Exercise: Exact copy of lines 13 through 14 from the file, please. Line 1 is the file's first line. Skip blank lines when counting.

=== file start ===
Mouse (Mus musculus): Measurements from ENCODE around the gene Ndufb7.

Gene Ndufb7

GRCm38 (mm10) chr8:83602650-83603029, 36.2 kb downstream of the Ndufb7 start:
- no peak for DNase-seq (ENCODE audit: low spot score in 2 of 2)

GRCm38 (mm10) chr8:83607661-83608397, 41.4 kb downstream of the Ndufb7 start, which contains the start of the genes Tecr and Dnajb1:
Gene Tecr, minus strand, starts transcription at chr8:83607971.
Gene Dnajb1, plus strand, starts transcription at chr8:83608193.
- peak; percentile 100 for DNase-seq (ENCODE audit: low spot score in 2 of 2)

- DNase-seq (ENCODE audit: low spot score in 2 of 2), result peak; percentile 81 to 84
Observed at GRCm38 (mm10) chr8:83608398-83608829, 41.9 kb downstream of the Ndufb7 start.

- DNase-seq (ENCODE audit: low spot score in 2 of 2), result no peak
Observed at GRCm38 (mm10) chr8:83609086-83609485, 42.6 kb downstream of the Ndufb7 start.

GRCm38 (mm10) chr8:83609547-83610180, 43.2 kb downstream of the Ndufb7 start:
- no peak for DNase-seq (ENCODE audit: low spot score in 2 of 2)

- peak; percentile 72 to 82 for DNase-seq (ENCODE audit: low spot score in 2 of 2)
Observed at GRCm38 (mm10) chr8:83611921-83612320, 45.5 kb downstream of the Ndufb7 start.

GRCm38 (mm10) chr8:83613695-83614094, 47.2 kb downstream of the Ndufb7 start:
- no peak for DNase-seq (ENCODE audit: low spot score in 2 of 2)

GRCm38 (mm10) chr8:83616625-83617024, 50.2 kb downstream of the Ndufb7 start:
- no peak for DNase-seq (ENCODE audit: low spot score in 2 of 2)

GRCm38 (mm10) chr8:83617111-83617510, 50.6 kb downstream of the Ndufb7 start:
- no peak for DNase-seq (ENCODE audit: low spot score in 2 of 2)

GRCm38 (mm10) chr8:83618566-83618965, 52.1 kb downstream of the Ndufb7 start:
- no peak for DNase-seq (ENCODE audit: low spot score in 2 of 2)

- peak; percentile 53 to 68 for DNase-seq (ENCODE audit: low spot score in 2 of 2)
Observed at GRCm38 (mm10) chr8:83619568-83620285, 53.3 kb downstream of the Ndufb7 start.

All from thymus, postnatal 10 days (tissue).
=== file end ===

GRCm38 (mm10) chr8:83609547-83610180, 43.2 kb downstream of the Ndufb7 start:
- no peak for DNase-seq (ENCODE audit: low spot score in 2 of 2)